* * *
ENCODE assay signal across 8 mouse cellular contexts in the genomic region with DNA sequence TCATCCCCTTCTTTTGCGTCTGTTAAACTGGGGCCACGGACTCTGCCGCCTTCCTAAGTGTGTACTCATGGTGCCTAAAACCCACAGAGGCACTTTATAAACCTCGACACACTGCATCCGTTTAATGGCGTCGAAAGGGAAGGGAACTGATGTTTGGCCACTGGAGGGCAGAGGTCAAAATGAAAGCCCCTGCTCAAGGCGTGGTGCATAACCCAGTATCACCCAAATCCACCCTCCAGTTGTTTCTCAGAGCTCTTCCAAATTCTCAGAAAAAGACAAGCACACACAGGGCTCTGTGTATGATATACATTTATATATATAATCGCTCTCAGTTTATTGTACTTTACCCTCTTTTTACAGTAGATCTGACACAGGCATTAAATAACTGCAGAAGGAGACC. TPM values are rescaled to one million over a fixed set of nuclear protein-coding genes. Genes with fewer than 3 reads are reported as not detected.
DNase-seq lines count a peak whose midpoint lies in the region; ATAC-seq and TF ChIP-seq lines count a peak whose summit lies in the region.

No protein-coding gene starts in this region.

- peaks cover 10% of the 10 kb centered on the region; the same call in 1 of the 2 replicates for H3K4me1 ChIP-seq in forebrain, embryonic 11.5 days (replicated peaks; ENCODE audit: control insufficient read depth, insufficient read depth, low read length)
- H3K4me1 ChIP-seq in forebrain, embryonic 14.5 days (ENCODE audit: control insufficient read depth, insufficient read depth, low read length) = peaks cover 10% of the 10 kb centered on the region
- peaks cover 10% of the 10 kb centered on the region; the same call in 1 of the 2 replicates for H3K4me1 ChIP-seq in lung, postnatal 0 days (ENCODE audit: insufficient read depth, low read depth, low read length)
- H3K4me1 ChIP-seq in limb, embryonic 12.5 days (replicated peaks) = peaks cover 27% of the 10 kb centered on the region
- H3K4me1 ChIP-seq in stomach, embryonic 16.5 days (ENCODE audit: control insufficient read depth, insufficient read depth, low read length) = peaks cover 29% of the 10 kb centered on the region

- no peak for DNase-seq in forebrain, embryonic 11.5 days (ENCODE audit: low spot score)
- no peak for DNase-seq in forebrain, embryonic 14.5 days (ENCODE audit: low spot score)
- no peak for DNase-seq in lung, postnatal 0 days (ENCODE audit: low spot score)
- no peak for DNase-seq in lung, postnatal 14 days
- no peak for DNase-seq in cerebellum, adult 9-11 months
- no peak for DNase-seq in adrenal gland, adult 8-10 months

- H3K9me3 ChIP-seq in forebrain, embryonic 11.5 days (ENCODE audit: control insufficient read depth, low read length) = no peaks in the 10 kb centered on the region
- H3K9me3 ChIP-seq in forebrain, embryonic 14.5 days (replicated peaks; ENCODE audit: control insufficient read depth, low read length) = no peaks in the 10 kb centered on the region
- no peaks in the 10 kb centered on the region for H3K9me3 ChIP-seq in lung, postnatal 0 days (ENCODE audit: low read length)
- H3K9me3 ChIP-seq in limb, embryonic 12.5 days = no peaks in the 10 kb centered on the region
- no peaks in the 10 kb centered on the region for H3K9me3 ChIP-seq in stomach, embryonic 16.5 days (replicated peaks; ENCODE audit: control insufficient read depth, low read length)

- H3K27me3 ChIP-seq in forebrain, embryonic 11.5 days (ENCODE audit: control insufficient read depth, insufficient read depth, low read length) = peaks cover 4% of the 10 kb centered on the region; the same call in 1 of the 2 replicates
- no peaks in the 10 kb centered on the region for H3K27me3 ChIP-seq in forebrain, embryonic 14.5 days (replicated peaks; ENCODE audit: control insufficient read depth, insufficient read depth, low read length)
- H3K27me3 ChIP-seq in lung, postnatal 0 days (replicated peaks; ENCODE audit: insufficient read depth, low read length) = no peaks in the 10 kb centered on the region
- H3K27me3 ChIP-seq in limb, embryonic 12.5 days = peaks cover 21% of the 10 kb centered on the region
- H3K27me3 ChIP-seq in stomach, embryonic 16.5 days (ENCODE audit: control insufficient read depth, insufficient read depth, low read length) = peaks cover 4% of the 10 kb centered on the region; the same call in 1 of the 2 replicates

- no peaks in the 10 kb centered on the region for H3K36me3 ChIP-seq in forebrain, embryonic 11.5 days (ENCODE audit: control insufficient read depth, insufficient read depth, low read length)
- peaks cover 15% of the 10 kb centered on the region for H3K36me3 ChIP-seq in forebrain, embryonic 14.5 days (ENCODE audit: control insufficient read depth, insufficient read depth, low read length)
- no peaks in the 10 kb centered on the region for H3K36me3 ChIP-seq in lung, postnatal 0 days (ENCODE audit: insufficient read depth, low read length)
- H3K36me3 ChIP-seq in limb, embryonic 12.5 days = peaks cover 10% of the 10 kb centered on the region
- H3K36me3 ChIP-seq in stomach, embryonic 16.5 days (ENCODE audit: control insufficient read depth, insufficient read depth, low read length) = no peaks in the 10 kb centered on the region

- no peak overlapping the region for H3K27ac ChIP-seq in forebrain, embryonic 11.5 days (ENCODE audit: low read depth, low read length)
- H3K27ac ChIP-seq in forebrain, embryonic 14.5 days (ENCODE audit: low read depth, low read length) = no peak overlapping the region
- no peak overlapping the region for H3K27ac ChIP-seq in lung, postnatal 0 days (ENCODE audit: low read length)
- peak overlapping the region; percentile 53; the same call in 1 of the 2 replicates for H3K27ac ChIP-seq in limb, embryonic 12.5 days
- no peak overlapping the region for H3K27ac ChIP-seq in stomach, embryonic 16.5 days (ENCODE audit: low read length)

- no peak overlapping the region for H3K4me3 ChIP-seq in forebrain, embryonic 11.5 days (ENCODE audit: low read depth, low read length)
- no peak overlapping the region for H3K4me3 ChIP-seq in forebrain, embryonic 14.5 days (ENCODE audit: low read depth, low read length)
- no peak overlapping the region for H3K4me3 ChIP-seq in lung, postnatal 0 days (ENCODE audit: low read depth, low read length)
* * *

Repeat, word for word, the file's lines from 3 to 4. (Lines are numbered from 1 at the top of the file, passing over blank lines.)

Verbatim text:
No protein-coding gene starts in this region.

- peaks cover 10% of the 10 kb centered on the region; the same call in 1 of the 2 replicates for H3K4me1 ChIP-seq in forebrain, embryonic 11.5 days (replicated peaks; ENCODE audit: control insufficient read depth, insufficient read depth, low read length)